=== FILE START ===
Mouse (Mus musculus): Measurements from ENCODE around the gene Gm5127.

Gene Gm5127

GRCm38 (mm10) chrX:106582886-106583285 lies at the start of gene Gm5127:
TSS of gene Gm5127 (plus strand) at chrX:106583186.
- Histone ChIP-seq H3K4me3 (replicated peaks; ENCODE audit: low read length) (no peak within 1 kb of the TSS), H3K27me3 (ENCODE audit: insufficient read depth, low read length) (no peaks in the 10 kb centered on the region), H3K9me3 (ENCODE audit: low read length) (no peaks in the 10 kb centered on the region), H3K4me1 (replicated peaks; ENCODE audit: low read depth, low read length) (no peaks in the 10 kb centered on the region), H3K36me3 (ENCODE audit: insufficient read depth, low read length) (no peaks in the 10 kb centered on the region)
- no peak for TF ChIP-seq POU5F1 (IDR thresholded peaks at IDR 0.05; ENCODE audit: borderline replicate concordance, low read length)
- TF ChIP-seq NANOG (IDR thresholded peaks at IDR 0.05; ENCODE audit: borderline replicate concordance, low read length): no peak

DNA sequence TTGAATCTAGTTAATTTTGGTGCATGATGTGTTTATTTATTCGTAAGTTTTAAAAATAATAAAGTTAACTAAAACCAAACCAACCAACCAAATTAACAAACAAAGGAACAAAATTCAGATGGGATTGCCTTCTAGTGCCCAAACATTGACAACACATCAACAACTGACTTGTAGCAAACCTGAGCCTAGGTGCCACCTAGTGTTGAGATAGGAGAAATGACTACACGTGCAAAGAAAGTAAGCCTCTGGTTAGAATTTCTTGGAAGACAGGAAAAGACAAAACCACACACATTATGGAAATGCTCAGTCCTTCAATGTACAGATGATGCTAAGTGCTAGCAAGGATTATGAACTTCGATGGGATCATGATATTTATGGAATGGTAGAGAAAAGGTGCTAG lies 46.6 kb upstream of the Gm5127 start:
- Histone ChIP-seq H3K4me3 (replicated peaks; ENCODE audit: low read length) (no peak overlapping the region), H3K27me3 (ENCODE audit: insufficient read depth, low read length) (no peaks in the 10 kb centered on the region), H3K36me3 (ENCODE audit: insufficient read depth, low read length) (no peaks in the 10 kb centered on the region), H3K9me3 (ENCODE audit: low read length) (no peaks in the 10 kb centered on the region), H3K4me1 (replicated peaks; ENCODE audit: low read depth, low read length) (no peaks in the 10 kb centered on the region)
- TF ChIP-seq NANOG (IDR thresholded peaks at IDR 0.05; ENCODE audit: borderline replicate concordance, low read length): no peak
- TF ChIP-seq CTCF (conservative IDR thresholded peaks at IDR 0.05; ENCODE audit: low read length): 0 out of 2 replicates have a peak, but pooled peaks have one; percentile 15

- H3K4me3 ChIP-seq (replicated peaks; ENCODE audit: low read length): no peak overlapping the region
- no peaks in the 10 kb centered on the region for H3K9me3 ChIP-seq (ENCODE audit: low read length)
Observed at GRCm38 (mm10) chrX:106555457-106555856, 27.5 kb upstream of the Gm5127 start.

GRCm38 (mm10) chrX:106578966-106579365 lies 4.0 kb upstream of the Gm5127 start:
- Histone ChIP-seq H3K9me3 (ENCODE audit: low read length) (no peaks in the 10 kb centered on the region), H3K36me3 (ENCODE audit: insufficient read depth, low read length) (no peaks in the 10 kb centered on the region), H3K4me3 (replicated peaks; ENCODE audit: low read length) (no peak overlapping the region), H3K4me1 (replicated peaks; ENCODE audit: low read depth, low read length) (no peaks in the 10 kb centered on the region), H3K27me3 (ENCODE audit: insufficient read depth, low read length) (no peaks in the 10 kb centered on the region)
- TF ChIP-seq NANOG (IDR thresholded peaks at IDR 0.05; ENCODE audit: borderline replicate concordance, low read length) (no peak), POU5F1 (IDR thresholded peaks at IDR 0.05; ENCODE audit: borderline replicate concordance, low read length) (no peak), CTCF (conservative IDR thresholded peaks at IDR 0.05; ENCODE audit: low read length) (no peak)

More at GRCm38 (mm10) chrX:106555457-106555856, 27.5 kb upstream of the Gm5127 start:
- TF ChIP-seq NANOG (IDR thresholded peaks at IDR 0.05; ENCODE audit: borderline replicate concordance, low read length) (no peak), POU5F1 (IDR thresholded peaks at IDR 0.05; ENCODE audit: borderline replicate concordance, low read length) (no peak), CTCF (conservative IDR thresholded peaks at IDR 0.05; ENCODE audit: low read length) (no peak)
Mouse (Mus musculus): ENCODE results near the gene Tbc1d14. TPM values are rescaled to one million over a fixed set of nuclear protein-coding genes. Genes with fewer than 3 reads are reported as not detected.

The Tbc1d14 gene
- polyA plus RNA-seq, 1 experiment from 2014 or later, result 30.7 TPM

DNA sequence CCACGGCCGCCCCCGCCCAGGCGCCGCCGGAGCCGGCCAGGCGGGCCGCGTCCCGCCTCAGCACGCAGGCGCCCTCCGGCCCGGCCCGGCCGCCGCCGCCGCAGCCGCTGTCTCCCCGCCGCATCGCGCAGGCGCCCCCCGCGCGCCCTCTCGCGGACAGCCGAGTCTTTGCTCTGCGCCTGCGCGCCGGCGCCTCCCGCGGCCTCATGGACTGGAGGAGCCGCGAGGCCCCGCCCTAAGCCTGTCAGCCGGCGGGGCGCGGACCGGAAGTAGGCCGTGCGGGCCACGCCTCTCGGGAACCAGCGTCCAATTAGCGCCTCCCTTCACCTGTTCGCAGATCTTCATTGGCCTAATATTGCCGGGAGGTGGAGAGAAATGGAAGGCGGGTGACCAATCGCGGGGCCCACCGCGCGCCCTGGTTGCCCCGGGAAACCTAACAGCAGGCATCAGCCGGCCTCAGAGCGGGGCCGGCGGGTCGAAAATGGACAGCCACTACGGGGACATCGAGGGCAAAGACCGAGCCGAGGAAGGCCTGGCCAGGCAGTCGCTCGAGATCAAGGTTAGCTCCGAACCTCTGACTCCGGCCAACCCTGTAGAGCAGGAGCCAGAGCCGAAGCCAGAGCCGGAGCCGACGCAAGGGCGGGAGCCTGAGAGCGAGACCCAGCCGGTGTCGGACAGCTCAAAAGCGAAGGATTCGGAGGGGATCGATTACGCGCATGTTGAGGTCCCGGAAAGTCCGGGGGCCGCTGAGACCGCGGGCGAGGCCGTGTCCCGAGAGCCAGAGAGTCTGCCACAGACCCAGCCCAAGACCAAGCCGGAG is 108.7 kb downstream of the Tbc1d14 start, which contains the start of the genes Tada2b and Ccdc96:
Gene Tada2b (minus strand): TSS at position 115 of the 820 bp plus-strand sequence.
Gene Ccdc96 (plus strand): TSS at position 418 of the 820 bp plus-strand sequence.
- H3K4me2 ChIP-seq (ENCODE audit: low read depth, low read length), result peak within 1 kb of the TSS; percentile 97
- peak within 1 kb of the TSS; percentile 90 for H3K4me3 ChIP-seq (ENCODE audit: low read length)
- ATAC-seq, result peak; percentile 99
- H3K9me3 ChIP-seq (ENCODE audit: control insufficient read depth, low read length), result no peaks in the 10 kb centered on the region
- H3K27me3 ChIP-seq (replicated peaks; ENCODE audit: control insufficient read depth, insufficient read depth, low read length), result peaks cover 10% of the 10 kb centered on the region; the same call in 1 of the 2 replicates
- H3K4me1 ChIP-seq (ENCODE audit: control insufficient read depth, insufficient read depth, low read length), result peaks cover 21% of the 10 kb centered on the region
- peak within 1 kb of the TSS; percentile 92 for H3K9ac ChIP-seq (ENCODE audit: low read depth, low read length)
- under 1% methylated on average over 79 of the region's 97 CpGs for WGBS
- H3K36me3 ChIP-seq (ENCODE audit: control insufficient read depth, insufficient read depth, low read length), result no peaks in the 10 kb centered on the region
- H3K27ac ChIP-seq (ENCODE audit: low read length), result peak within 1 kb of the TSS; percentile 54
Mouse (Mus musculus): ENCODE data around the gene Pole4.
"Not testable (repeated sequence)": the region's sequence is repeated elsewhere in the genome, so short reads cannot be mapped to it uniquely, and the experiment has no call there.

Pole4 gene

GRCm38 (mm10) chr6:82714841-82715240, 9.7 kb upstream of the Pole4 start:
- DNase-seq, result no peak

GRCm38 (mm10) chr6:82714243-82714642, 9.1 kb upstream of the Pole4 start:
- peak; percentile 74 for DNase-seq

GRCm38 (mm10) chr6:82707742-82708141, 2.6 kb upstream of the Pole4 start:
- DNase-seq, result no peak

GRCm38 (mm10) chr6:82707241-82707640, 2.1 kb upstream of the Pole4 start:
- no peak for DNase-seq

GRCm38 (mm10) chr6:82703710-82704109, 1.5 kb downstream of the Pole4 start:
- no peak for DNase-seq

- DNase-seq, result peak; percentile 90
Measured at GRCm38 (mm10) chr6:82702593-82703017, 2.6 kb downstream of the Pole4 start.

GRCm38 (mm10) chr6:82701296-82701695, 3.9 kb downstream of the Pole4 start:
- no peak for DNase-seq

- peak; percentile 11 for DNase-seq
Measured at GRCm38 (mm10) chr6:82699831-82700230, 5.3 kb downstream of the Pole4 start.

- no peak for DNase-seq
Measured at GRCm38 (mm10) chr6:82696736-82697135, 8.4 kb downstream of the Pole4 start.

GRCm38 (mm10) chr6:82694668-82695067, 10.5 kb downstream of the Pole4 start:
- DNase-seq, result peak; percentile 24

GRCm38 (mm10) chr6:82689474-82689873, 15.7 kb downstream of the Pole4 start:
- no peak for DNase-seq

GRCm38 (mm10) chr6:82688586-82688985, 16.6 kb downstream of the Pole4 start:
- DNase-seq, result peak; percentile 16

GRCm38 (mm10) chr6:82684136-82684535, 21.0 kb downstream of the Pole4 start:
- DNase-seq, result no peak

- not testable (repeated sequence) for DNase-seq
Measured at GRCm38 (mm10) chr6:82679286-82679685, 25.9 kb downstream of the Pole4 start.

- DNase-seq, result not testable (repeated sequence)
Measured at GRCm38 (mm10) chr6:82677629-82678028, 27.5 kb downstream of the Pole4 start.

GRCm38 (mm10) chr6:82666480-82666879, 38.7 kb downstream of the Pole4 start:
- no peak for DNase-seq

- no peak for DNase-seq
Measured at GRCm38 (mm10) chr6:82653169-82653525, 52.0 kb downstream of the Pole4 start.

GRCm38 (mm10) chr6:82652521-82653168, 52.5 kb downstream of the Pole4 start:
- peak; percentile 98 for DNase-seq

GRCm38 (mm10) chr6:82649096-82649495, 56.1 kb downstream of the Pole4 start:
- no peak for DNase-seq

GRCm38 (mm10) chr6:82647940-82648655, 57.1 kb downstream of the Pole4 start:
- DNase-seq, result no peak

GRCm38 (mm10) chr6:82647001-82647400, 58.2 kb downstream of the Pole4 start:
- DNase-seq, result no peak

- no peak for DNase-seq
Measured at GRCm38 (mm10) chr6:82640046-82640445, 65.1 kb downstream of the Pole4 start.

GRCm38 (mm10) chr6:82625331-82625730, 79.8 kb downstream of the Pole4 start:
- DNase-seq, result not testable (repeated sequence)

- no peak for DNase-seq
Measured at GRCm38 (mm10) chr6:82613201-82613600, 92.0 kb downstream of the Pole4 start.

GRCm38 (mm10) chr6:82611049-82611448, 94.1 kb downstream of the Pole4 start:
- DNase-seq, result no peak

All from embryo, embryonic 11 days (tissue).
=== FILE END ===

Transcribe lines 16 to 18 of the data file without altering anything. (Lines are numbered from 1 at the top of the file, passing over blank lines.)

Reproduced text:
- Histone ChIP-seq H3K9me3 (ENCODE audit: low read length) (no peaks in the 10 kb centered on the region), H3K36me3 (ENCODE audit: insufficient read depth, low read length) (no peaks in the 10 kb centered on the region), H3K4me3 (replicated peaks; ENCODE audit: low read length) (no peak overlapping the region), H3K4me1 (replicated peaks; ENCODE audit: low read depth, low read length) (no peaks in the 10 kb centered on the region), H3K27me3 (ENCODE audit: insufficient read depth, low read length) (no peaks in the 10 kb centered on the region)
- TF ChIP-seq NANOG (IDR thresholded peaks at IDR 0.05; ENCODE audit: borderline replicate concordance, low read length) (no peak), POU5F1 (IDR thresholded peaks at IDR 0.05; ENCODE audit: borderline replicate concordance, low read length) (no peak), CTCF (conservative IDR thresholded peaks at IDR 0.05; ENCODE audit: low read length) (no peak)

More at GRCm38 (mm10) chrX:106555457-106555856, 27.5 kb upstream of the Gm5127 start: